backups, testing backups, and performing recovery drills. Performance Tuning tasks involve performance optimizations, such as
creating or modifying indexes to speed up certain queries, and
optimizing the queries themselves. The Database Structure tasks
involve changing the database schema by adding or removing table
columns, or adding or removing entire tables, for example. The Space Monitoring/Management, System Monitoring, Performance Monitoring, and Integrity/Statistics Checks tasks
all involve monitoring procedures, such as identifying the
applications or queries that are performing poorly. The Data
Modification category represents those tasks that import, export, or
modify actual data in the database. Finally, the Coding task
involves writing code to support applications, whereas the Software Upgrade tasks involve the upgrade of the operating system,
the DBMS, or the supporting tools.
The three most frequently mentioned categories were Recovery,
Performance Tuning, and Database Structure, respectively amounting to
19%, 17%, and 14% of all tasks described by the DBAs. If we
collapse the Space Monitoring/Management, System Monitoring, and
Performance Monitoring categories, we can see that 27% of the
reported tasks have to do with checking the system behavior. From a
different perspective, 24% of all tasks are related to performance,
in which case the DBAs are engaged in either identifying the reasons
for poor performance (Performance Monitoring) or looking for
opportunities to further improve the overall DBMS performance
(Performance Tuning). If we consider that checking and updating
database statistics are carried out to allow for more accurate
optimizations, the fraction of performance-oriented tasks is actually
Twenty one DBAs (41%) reported that they use third-party support
tools for these different tasks. Several of these DBAs actually use
multiple types of tools. In more detail, 14 DBAs use tools for
Performance Monitoring tasks, 12 DBAs use tools for Recovery tasks, 12
DBAs use tools for Database Structure tasks, 7 DBAs use tools for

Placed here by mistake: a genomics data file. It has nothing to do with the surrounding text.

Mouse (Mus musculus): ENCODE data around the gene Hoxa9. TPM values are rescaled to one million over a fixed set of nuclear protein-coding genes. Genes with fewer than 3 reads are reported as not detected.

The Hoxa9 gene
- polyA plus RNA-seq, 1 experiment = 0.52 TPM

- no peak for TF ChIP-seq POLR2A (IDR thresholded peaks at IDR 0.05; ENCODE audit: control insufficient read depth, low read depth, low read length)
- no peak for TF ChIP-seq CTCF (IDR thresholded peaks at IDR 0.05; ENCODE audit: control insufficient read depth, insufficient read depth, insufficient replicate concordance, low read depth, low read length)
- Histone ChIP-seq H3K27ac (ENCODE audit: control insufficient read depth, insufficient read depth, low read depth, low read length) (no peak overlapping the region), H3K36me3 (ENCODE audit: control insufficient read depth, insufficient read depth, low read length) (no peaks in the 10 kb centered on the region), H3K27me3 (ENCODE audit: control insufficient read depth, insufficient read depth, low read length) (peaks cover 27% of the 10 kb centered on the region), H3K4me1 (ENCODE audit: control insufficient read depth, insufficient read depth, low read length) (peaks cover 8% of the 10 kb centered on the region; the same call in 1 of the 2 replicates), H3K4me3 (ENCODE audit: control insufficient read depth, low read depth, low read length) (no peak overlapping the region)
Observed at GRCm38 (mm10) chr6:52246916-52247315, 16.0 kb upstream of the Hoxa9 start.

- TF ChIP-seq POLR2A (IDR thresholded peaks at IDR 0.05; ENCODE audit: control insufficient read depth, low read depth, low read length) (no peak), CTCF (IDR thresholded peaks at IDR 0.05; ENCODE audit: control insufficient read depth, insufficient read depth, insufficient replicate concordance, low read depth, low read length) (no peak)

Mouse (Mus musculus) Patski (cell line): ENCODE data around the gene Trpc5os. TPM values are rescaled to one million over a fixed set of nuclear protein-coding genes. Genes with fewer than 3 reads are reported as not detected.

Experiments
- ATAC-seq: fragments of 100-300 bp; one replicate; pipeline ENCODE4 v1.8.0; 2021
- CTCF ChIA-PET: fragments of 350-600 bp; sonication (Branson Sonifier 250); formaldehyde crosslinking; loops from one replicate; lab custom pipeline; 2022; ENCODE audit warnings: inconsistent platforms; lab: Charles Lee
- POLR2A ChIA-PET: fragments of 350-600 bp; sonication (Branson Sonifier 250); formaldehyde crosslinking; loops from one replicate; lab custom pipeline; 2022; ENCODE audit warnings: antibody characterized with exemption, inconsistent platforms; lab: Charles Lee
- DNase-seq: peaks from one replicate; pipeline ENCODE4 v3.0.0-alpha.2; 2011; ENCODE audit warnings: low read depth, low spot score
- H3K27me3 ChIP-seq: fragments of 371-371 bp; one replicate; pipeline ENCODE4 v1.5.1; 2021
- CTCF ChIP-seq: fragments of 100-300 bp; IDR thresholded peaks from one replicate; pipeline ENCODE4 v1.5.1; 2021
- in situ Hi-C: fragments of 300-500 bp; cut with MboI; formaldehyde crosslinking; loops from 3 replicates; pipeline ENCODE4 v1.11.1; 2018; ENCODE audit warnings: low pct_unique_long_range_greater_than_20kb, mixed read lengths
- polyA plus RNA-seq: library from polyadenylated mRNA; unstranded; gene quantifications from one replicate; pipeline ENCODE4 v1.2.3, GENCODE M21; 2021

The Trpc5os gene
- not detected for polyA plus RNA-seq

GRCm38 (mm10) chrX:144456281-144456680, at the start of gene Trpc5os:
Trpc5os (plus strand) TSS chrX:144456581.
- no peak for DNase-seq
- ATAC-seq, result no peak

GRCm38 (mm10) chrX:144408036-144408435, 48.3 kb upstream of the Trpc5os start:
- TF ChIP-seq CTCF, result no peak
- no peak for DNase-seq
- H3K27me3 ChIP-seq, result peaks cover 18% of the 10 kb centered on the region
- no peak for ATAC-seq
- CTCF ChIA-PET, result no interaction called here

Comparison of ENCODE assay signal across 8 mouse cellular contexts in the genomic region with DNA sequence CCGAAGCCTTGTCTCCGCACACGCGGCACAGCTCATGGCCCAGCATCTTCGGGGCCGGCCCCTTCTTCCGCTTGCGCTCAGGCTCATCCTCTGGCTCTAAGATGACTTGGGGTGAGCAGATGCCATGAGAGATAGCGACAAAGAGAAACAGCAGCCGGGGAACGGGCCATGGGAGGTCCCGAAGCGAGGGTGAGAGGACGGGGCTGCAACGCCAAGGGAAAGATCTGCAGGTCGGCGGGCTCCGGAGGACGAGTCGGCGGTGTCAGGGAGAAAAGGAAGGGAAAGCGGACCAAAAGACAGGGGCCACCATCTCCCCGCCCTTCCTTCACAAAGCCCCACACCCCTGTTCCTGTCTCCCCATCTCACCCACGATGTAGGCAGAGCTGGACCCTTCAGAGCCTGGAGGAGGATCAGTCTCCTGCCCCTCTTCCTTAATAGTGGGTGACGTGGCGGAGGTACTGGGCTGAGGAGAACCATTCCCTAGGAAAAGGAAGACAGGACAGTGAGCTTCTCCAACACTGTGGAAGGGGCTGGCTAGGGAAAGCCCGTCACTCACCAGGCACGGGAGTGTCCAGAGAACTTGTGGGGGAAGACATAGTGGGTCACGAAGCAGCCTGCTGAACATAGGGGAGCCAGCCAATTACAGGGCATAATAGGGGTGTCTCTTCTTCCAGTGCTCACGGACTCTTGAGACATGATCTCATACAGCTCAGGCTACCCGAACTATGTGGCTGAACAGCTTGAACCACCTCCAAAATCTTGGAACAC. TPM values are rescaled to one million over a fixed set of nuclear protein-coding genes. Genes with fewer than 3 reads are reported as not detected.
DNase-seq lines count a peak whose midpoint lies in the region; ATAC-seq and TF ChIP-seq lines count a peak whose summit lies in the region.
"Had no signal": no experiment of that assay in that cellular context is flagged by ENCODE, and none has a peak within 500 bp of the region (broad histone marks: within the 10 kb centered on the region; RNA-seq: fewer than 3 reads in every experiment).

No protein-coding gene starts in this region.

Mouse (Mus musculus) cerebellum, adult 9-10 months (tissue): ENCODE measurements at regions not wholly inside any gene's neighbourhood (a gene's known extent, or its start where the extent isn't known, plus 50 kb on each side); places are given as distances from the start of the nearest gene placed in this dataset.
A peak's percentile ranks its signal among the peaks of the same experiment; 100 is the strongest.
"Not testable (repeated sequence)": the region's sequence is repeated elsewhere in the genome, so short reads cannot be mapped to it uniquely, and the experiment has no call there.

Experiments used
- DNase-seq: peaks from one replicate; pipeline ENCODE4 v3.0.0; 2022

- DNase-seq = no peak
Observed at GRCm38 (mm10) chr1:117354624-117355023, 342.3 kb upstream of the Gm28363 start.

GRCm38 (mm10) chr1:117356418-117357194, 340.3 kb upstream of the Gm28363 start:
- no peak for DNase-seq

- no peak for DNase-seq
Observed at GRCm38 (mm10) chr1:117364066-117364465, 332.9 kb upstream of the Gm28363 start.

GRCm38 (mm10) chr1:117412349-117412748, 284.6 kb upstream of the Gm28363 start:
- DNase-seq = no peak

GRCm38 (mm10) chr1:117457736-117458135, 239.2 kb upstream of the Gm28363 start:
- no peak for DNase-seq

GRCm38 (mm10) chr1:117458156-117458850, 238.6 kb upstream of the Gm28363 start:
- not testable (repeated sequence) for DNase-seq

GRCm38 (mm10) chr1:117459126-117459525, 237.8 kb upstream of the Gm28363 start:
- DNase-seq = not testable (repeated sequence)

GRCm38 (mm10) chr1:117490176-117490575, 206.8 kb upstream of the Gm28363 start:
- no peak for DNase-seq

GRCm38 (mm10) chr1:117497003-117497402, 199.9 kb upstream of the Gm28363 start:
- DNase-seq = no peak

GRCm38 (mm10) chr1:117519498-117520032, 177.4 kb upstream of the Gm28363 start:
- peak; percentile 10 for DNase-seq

Performance Tuning tasks, and 7 DBAs use tools for granting/revoking
access privileges; the latter tools may be needed in Database
Structure, Coding, and Software Upgrade tasks.
Another important set of questions in our survey concerned the context
in which the above tasks are performed. More specifically, we sought
to understand the testing methodology that DBAs rely upon to verify
the correctness of their actions. The next paragraphs describe our
findings with respect to the environment and approach used for
Test environment configurations.
Testing environment. Figure 4 depicts
the distribution of test environments, breaking results down with
respect to the DBA experience levels. We categorize the environments
according to how similar they are to the online database environment:
an exact replica (Replica), an environment that differs from the
online environment only with respect to how powerful the machines are
(Almost Replica), an environment with fewer machines than the
online environment (Fewer Machines), or other configurations
(Other). Irrespective of the test environment, the test
machines are typically loaded with only a fraction of the online
We can see that 84% of the DBAs test their actions in environments
that are different from the online environment. Further, DBAs of
different experience levels use these non-replica testing practices in
roughly similar percentages. We conjecture that these practices are a
result of the performance and cost implications of using exact